19 October, 2021
Last week, the London (and international) art scene was delighted to be able to once again visit Frieze London and Frieze Masters after the pandemic had forced its doors to close. In general, art lovers roamed through a generally quieter fair than they may have experienced in the past, perhaps a sign of ongoing hesitance at venturing out as restrictions slowly ease or a consequence of the strictly timed ticketing system. Despite this slower pace, the fair delivered some interesting indications regarding future trends in the art market. We’ve gathered a few below.
Collectors are turning to Korea
Do Ho Suh, Hub-2, Breakfast Corner, 260-7, Sungbook-dong, Sungboo-Ku, Seoul, Korea, 2018.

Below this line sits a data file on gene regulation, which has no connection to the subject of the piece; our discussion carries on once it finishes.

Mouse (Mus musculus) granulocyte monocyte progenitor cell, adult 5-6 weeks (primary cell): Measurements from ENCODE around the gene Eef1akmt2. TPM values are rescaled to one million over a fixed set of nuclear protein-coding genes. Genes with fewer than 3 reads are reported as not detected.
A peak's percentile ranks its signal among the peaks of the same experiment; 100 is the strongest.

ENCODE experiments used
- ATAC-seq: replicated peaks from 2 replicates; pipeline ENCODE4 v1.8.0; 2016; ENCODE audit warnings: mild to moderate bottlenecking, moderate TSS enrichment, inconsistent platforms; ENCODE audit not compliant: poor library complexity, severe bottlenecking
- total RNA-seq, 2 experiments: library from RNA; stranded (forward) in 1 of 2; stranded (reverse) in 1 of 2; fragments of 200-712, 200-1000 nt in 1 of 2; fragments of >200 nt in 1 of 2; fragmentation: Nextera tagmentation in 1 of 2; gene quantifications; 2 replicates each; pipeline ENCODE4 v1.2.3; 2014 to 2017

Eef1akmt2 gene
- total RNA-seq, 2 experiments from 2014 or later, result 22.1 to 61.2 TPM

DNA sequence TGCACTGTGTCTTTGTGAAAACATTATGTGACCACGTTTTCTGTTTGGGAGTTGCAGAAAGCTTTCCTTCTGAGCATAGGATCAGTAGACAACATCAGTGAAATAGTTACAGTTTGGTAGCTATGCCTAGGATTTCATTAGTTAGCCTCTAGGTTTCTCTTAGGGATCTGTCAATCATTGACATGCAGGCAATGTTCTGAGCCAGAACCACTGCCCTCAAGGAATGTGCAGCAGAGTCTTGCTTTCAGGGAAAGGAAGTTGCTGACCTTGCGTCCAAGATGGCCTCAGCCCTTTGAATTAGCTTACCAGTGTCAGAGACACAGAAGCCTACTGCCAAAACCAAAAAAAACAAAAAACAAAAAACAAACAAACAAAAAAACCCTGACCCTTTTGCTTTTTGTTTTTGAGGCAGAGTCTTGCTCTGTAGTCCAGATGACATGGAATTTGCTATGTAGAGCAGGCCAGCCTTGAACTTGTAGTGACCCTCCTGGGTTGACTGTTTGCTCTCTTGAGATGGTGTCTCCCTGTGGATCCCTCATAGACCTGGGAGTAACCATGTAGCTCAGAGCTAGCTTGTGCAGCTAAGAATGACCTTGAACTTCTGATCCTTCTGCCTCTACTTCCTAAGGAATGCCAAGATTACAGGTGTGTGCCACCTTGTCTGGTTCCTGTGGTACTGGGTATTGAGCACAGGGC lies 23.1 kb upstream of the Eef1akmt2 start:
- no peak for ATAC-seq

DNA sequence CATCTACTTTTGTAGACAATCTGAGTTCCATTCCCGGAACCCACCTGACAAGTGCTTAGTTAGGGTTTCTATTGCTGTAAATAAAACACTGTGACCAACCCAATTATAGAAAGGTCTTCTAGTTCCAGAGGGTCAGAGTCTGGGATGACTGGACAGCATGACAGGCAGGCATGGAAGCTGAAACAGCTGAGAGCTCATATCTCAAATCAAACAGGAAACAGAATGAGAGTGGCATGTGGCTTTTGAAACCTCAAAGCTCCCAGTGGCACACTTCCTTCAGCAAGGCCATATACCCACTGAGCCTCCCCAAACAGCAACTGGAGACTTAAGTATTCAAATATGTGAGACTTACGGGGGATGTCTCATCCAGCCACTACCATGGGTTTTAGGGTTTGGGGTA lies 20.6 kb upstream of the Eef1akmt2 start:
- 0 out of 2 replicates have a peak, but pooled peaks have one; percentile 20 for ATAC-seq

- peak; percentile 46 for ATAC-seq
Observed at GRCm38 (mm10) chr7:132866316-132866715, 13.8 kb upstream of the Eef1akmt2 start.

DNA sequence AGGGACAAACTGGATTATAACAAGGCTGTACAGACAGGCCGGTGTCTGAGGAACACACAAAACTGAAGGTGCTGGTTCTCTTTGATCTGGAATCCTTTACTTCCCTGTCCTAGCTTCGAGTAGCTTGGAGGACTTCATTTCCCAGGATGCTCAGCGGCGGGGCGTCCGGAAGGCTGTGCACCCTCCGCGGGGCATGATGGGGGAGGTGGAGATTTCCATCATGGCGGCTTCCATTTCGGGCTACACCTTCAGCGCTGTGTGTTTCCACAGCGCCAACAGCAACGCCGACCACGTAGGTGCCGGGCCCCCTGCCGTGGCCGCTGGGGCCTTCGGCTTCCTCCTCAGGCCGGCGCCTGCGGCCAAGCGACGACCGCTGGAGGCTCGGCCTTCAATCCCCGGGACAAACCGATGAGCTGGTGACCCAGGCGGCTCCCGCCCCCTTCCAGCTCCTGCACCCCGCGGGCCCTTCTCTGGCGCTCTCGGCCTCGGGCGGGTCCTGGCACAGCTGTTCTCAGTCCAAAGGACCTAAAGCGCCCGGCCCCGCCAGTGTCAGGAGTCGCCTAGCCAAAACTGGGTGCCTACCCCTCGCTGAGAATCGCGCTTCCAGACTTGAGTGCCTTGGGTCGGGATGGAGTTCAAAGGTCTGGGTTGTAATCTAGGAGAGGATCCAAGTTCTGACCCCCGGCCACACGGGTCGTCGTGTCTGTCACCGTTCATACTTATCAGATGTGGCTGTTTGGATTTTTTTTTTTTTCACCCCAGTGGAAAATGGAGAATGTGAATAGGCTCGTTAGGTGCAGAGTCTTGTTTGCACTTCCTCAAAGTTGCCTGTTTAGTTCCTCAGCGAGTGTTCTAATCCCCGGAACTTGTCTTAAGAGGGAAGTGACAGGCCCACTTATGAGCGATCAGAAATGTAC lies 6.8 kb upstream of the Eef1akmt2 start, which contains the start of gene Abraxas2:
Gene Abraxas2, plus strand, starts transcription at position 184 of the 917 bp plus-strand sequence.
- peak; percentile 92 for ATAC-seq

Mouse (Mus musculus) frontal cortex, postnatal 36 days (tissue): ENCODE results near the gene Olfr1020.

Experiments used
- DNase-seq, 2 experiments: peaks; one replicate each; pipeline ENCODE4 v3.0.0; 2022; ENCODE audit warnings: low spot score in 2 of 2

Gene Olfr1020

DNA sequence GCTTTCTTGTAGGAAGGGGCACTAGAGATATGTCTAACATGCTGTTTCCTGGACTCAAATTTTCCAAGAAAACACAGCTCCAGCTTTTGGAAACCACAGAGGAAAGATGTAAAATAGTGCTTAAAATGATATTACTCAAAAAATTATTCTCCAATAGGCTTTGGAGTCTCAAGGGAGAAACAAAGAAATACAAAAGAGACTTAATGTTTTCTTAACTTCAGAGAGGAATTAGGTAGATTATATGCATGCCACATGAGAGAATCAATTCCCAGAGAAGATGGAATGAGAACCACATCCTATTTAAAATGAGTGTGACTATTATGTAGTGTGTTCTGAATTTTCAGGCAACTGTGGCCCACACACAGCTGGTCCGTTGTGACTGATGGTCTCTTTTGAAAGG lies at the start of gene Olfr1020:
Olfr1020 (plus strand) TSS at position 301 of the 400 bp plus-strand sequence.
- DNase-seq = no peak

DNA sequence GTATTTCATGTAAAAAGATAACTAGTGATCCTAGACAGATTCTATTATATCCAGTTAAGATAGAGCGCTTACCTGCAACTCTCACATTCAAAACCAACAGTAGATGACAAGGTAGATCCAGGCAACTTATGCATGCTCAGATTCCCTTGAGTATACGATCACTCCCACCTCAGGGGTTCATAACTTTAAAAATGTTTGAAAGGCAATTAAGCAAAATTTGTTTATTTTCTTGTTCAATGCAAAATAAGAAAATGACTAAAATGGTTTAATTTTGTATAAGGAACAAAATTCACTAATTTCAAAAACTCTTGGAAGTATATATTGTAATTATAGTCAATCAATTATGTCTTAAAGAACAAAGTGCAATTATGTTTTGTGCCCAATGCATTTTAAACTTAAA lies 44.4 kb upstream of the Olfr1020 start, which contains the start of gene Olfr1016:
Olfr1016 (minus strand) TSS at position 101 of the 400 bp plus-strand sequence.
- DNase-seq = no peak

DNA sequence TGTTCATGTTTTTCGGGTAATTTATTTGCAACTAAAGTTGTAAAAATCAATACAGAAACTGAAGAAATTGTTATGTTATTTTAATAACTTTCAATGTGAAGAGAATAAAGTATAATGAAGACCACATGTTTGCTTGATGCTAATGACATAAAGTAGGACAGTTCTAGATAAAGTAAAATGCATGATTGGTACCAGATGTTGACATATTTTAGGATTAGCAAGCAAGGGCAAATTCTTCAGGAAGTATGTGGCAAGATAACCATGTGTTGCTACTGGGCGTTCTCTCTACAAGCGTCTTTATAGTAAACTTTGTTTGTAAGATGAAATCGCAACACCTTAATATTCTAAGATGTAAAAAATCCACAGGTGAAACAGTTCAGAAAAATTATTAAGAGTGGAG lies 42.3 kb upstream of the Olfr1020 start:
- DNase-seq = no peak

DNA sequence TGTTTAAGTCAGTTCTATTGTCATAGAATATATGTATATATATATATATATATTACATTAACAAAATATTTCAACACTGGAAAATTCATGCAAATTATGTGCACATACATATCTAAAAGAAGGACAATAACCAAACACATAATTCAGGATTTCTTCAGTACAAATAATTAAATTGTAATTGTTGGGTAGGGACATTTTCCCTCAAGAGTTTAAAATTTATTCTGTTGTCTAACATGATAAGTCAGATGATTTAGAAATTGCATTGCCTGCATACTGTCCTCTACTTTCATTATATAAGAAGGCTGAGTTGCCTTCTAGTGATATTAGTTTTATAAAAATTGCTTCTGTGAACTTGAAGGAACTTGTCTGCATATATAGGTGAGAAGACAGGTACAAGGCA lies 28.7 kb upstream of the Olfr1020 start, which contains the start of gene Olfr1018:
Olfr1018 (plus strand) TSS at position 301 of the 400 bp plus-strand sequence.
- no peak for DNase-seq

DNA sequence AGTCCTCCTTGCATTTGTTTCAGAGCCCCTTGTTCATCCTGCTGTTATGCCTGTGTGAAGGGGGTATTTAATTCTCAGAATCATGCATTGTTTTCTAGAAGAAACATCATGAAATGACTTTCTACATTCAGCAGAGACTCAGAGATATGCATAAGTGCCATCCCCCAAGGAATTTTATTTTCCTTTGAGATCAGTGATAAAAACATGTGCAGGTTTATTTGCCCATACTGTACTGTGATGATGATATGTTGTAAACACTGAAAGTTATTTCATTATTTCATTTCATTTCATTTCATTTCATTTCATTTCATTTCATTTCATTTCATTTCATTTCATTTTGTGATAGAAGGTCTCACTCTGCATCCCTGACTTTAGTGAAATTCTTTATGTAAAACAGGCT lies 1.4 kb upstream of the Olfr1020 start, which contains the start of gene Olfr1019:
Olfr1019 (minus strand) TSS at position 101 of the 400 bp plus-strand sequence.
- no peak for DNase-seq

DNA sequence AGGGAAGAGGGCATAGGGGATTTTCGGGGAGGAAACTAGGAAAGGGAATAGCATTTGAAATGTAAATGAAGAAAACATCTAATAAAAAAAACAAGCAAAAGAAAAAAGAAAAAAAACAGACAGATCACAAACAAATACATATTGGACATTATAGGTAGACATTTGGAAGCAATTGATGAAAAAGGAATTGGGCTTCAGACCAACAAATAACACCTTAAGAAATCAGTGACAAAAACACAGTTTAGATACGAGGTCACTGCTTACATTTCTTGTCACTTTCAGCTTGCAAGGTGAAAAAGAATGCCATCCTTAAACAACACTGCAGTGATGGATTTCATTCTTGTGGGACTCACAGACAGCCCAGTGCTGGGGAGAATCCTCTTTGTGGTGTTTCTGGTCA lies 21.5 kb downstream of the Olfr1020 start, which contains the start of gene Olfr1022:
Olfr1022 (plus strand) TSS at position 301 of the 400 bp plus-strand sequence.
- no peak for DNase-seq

The rise of Korean art was a dominant theme across Frieze with Korean artists and K-Pop-inspired works observed across many stalls, mainly Lehmann Maupin’s stand. One such example is London-based Do Ho Suh, who is particularly successful with American collectors, and whose pink Korean breakfast nook installation stole the show at the fair. Works by Korean painters, including Park Seo-Bo and Ha Chong-Hyun, were also quickly sold on the stand of New York gallery Tina Kim.
The renowned Italian Mazzoleni gallery also officially partnered with Kukje Gallery for Frieze Masters, where they portrayed the ‘aesthetics of difference’ of both Dansaekhwa artists in Korea and the abstract artists in Europe. Supported by the news that Frieze is preparing to open a Seoul art fair, could Hong Kong be losing its crown to Seoul?